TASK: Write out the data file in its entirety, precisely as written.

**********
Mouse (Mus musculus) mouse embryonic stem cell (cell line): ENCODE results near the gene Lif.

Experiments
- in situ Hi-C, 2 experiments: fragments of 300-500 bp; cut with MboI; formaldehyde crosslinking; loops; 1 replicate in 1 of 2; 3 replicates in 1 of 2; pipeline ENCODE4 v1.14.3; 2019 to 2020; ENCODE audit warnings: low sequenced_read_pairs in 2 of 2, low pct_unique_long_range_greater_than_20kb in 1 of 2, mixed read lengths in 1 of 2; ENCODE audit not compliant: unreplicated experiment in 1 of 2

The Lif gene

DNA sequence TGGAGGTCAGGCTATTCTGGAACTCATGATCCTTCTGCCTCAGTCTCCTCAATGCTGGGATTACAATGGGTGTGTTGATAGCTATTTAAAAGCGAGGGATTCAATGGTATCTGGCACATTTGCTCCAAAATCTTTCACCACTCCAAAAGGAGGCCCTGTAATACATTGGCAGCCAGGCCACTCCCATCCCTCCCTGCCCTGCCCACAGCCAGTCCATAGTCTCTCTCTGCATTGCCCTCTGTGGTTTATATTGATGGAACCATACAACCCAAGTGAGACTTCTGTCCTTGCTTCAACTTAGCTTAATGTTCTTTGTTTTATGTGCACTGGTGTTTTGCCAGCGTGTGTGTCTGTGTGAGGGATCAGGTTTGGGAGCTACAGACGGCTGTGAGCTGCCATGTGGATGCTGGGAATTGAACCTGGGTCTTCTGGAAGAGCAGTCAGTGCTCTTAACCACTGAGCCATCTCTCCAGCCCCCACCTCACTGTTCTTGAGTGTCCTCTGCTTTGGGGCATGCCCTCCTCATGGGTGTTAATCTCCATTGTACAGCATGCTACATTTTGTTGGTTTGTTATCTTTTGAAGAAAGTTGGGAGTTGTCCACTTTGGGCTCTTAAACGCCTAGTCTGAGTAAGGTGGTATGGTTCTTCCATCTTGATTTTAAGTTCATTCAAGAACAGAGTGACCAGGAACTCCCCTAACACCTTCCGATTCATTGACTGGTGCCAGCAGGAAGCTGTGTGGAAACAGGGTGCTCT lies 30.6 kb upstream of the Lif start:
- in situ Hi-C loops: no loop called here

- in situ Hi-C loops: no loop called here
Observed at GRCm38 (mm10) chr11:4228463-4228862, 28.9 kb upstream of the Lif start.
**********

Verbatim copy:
Mouse (Mus musculus) mouse embryonic stem cell (cell line): ENCODE results near the gene Lif.

Experiments
- in situ Hi-C, 2 experiments: fragments of 300-500 bp; cut with MboI; formaldehyde crosslinking; loops; 1 replicate in 1 of 2; 3 replicates in 1 of 2; pipeline ENCODE4 v1.14.3; 2019 to 2020; ENCODE audit warnings: low sequenced_read_pairs in 2 of 2, low pct_unique_long_range_greater_than_20kb in 1 of 2, mixed read lengths in 1 of 2; ENCODE audit not compliant: unreplicated experiment in 1 of 2

The Lif gene

DNA sequence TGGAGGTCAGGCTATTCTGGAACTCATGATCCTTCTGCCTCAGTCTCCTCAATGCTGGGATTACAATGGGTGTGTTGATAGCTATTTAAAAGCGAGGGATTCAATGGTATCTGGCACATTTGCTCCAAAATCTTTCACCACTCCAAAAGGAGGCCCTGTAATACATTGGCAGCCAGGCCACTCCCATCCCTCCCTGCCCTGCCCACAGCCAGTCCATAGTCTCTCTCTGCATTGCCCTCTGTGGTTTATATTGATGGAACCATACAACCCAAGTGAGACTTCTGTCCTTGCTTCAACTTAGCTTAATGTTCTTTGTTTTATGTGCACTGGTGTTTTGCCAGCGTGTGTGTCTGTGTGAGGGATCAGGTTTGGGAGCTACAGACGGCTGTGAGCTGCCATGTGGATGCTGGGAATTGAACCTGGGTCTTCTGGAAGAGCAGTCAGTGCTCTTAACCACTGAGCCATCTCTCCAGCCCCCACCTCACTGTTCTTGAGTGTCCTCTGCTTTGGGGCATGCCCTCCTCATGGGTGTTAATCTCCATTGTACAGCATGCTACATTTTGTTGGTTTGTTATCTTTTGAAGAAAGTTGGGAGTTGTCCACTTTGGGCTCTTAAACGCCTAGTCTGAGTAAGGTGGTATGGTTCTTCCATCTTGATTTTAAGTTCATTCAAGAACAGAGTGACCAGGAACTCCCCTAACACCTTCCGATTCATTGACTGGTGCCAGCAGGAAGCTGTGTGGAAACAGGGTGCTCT lies 30.6 kb upstream of the Lif start:
- in situ Hi-C loops: no loop called here

- in situ Hi-C loops: no loop called here
Observed at GRCm38 (mm10) chr11:4228463-4228862, 28.9 kb upstream of the Lif start.